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Watch, Warning Or Advisory?

Are you ready for winter weather?

A goal of the National Weather Service is to provide information on winter storms, with enough advance notice to allow the whole community to take actions needed to prepare for and deal with adverse and sometimes dangerous weather conditions. As the threat of severe winter weather draws closer, and the confidence in the location and timing of the event increases, the National Weather Service will issue various bulletins that become increasingly more specific. Here is what these bulletins mean, and what precautions you should take:

NOAA’s National Weather Service uses a four-tier approach to alert the public for the potential for severe weather or high fire danger. This four-tier approach consists of outlooks, advisories, watches and warnings.

1) Winter Storm Outlook A winter storm outlook is issued when conditions are favorable for hazardous winter weather to develop within the next 3 to 7 days. It is intended for those groups that require considerable lead time to prepare for the event.

ACTION: Stay tuned to local media or monitor NOAA Weather Radio for updates. Evaluate your emergency action plan and the resources you have in your home, car or work place to deal with a winter storm.

2) Winter Storm Watch A winter storm watch is issued when the risk of hazardous winter weather has increased, but occurrence, location and timing is still somewhat uncertain. Generally, a watch is issued when there is a significant threat of severe winter weather in the next 12 to 48 hours.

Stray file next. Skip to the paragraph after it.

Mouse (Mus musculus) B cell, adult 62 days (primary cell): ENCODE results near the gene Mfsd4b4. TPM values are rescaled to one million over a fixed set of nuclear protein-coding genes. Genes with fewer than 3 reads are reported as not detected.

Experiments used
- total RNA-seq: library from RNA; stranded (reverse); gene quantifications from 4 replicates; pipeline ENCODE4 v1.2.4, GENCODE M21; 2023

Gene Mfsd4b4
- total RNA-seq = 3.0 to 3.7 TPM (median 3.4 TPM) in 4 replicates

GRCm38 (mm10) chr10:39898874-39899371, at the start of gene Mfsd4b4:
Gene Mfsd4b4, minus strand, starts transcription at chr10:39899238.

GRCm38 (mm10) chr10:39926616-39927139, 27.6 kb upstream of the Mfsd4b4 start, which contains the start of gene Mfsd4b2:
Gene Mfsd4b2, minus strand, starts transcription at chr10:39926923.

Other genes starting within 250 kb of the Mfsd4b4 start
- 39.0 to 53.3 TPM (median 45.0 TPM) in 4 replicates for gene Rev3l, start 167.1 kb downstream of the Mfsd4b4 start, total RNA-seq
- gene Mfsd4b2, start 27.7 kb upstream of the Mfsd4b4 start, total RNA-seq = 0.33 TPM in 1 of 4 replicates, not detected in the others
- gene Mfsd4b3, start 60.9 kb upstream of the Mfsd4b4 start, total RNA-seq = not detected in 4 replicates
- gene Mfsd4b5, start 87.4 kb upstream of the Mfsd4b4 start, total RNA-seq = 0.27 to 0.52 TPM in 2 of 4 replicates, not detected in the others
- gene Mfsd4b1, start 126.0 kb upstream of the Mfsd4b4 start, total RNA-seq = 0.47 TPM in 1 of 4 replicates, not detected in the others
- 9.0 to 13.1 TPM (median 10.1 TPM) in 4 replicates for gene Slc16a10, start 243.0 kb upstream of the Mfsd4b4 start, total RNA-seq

ACTION: You should prepare now and ensure that all emergency plans and resources are in place. Note: Winter Storm Watches may be upgraded to Winter Storm Warnings, if conditions warrant.

3) Winter Weather Advisory Winter weather advisories are issued for less serious winter weather conditions that are occurring, or have a high likelihood of occurring. These products are used for winter weather situations that are less severe than a Warning, but will cause significant inconvenience. These situations should not be life threatening, damage is usually localized and the main danger is hazardous travel.

4) Winter Storm Warning A winter storm warning is issued when a hazardous winter weather event is occurring, imminent, or has a very high probability of occurrence. Warning products are used for conditions that pose a threat to life or property. Winter Storm warnings are issued for several types of hazardous winter weather, including heavy snow, sleet, or a combination of snow and wind.


5) Ice Storm Warning An ice storm warning is issued when freezing rain will accumulate at a rate that causes a coating of ice that will make outdoor activities dangerous. Tree limbs and power lines fall under the weight of the ice. These conditions are fairly rare but, when they occur, can be especially dangerous.

6) Blizzard Warning Blizzard warnings are issued when:

Sustained wind speeds of 35 mph or more, or frequents wind gusts of 35 mph or more. Considerable falling and/or blowing snow is occurring, reducing visibility to less then 1/4 of a mile.

7) Dangerous Wind Chill Warning Wind chill warnings are issued when the Wind chill of -20 degrees or colder are expected or occurring and:

Expected to last one hour or longer. Wind speeds of 10 mph or more are expected or occurring.

LINK: Wind Chill Chart

8) Avalanche Warning Avalanche warnings are issued by the Northwest Avalanche Forecast Center, located in Seattle. These products are issued when there is a significant threat of avalanches in the Cascades and Olympics backcountry, possibly affecting mountain roadways and other high country interests. (For more info, see the NW Avalanche Center’s website)

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